Random Forays: Dhoni, the swashbuckler who led from The Front
A young wicketkeeper-batsman stood rather shyly amid a row of players being introduced to the chief guest on the opening day of a match of the JP Atray Memorial Cricket Tournament in Chandigarh in September 2004. His countenance and demeanour reflected a deferential attitude, that of one eager to learn. As luck would have it, at the end of that match, when he was to receive the man of the match award for having blasted several sixes and fours while hitting a tornado like century, the announcer forgot his name. Being a bit more aware of players on the fringes of the Indian cricket team, I whispered into the elderly gentleman’s ear, “Mahendra Singh Dhoni”.
The fact that Dhoni shone like a beacon and blazed a glittering trail of success which had few parallels in the years to come is well known. But what is perhaps little known is the human being behind the megastar persona which was visible to all. By recounting a couple of other encounters that I had with ‘Mahi’, I will try to give some insight.
On the sidelines of an IPL match several years later, I had occasion to visit Dhoni in his room along with the wide eyed kids of a colleague, who wanted pictures with him. Having obliged the youngsters with his trademark nonchalance, Dhoni returned to watching Lord Hanuman’s animated story on television, which is what he had been doing before we had barged in. The sheer childlike joy with which he lapped up the details of the delightful film, as we sat watching it with him, was clearly reflective of his utterly uncomplicated mindset.
An even more telling encounter took place in October 2007, when Dhoni led India to an eight run victory over the mighty Australians in a One Day International at the picturesque Sector 16 Stadium in Chandigarh. I was to facilitate the press conference with the captain and the man of the match, and I rushed onto the ground to meet the skipper at the conclusion of the proceedings. “Come, MS, we will go this way!” I said, and began to escort him towards the hall, while simultaneously asking a team official: “Where’s the man of the match?” Dhoni could see the lighter side of the matter and knew that I had missed the announcement. “Sir, I did all the hard work and now you are asking about the man of the match!”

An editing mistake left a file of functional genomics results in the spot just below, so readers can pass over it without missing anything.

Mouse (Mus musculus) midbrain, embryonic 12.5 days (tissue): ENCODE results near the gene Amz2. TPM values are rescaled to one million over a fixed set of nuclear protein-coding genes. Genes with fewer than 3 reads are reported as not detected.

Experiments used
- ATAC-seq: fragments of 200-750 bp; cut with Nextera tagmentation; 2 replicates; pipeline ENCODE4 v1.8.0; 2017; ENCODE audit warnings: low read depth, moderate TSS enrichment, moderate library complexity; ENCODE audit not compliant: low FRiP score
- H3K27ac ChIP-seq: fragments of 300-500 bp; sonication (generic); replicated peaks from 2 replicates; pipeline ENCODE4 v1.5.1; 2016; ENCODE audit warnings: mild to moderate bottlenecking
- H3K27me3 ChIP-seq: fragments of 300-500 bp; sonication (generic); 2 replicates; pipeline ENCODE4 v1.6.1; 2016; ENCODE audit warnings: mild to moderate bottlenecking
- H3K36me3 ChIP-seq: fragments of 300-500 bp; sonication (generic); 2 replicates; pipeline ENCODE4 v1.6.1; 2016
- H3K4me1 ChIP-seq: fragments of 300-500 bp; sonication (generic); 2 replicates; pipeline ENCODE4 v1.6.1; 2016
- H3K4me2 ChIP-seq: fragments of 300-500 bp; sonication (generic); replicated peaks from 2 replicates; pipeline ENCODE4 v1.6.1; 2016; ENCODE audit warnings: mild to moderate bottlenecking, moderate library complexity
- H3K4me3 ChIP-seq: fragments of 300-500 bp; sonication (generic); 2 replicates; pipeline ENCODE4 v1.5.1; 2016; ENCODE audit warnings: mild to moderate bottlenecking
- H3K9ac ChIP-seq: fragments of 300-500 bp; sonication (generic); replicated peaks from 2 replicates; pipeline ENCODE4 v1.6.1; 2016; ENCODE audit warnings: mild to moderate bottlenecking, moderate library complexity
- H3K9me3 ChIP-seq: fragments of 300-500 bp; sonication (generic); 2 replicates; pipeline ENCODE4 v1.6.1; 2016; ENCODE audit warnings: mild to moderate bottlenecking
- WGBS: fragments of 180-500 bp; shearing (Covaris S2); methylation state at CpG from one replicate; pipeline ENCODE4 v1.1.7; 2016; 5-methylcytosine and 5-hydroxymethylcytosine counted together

Needless to say, I grinned sheepishly to realise that “Captain Marvellous” was also the player of the match! Many a chuckle followed, as we made our way to the presser.
Dhoni’s greatest asset was his ability to control his emotions, as he himself put it many a time during the course of his captaincy stint for India. His cool as a cucumber visage would seldom be replaced by a worried look. Even when India did well or when he himself sparkled with the bat or gloves, he would never demonstrate uncontrollable glee. A substantial smile which swept across the breadth of his handsome face would be his only celebratory gesture.
So level headed was he that even when he was hitting ferocious sixes early in his career, he knew the value of playing a long innings. He even began to try, at one point in his career, to score 16 runs with singles off his first 16 deliveries that he faced in ODIs. Only then would he pull out the sledgehammer blows, including the inimitable ‘helicopter shot’ which he had patented and perfected, much to the chagrin of bowlers.
His technique as a keeper was not a purist’s delight but he never missed catches or stumpings. And his unorthodox manner at the batting crease meant that bowlers could never quite figure out his next move. Dhoni’s greatest moment came in the 2011 World Cup final when he led a star-studded team from the front and hit that memorable TV perfect six out of the Wankhede Stadium.
So much had India fallen in love with Dhoni that his tragic run out in the World Cup semi final last year at Manchester broke our hearts. He will be sorely missed, but what will remain with us forever is his super coolness, nonpareil.